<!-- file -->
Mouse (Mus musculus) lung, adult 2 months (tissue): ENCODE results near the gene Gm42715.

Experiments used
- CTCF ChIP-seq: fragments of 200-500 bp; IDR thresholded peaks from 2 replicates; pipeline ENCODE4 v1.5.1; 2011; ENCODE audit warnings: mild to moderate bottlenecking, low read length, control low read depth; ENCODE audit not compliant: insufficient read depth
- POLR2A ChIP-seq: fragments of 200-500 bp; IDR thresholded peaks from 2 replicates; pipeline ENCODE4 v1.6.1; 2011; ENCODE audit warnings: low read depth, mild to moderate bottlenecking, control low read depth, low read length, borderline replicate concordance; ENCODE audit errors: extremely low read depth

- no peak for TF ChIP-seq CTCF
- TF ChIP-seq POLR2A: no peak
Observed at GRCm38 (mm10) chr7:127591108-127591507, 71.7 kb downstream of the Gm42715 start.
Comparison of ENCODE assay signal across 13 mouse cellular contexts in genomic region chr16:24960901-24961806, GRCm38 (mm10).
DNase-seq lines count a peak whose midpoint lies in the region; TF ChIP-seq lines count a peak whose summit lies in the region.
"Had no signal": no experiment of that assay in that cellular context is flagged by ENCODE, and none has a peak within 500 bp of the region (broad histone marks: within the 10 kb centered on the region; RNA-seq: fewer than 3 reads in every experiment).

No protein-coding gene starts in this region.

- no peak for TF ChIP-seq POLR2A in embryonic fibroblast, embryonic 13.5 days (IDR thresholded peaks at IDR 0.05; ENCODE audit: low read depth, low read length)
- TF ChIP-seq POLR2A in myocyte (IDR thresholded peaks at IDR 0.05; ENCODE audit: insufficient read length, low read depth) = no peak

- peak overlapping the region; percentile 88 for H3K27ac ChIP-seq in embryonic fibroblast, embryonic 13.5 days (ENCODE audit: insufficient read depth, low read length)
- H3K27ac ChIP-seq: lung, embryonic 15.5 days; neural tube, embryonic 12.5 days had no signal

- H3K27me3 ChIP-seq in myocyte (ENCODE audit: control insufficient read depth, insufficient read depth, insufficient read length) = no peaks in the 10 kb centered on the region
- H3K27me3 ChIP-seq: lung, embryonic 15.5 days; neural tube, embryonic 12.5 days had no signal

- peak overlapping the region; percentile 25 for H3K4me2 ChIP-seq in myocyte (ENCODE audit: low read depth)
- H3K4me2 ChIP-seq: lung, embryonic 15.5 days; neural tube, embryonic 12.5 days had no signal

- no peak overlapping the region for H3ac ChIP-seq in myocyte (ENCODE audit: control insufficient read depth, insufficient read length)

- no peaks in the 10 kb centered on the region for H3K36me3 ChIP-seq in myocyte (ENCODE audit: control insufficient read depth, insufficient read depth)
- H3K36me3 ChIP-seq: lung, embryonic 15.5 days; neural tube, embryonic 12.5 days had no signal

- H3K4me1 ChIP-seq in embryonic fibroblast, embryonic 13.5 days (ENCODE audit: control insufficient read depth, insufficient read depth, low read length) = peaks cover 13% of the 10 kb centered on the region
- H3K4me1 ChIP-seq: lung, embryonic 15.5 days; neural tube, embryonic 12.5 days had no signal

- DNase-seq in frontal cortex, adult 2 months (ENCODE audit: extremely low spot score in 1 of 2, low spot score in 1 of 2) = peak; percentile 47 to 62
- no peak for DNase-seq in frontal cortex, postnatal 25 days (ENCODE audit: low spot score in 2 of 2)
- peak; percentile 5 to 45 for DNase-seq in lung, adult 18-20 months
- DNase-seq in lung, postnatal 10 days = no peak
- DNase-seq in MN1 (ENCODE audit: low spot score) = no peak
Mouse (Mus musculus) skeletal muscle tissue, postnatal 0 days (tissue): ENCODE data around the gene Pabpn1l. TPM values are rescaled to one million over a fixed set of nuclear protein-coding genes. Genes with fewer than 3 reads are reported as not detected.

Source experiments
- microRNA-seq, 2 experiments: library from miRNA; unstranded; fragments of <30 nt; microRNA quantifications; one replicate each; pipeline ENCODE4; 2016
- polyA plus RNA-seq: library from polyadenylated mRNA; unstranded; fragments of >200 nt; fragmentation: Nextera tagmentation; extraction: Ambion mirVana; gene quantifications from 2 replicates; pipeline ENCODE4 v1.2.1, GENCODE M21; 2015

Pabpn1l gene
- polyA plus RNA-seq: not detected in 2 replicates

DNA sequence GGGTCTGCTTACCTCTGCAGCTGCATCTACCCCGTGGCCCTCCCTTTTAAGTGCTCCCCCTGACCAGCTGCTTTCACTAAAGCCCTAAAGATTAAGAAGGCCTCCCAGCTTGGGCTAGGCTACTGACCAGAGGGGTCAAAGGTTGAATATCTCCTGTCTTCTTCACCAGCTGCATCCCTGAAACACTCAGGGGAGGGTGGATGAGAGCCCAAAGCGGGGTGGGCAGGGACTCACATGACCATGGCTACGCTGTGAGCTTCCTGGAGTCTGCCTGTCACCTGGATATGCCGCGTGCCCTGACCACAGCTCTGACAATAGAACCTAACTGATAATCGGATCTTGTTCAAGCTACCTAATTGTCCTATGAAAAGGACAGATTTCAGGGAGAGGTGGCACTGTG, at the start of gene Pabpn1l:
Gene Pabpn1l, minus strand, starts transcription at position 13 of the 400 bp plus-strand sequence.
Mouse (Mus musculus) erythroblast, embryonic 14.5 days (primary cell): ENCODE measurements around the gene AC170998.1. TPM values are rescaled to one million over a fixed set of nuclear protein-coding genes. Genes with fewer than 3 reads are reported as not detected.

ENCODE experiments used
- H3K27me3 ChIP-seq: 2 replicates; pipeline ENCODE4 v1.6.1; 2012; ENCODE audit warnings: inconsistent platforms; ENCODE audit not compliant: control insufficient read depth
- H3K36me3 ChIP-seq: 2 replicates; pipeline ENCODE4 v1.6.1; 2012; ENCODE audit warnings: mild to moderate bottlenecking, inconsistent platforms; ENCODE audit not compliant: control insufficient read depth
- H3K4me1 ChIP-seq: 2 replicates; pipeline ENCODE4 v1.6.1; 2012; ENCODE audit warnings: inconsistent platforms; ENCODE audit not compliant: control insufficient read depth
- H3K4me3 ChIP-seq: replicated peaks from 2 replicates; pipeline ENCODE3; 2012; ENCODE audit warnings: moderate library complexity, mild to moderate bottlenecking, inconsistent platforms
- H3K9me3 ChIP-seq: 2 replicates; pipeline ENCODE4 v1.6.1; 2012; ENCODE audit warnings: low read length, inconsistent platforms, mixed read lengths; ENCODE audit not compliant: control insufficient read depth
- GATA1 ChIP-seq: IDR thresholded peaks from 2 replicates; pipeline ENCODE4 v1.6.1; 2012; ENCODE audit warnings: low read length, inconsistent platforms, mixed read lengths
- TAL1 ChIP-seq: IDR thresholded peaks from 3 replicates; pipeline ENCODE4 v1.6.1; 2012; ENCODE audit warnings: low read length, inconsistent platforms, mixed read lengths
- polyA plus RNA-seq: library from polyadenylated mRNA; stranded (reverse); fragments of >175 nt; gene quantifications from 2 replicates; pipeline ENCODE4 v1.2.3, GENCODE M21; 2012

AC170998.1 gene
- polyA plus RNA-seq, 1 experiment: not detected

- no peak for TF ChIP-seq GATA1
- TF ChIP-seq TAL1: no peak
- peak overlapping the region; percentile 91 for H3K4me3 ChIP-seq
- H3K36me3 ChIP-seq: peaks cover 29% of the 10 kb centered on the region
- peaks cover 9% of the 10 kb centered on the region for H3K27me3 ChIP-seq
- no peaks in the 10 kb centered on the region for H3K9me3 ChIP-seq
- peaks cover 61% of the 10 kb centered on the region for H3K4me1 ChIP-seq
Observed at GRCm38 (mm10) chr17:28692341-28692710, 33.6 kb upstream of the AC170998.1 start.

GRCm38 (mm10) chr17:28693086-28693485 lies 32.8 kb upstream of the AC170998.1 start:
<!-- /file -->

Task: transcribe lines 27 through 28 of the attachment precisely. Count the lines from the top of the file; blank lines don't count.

- peak; percentile 5 to 45 for DNase-seq in lung, adult 18-20 months
- DNase-seq in lung, postnatal 10 days = no peak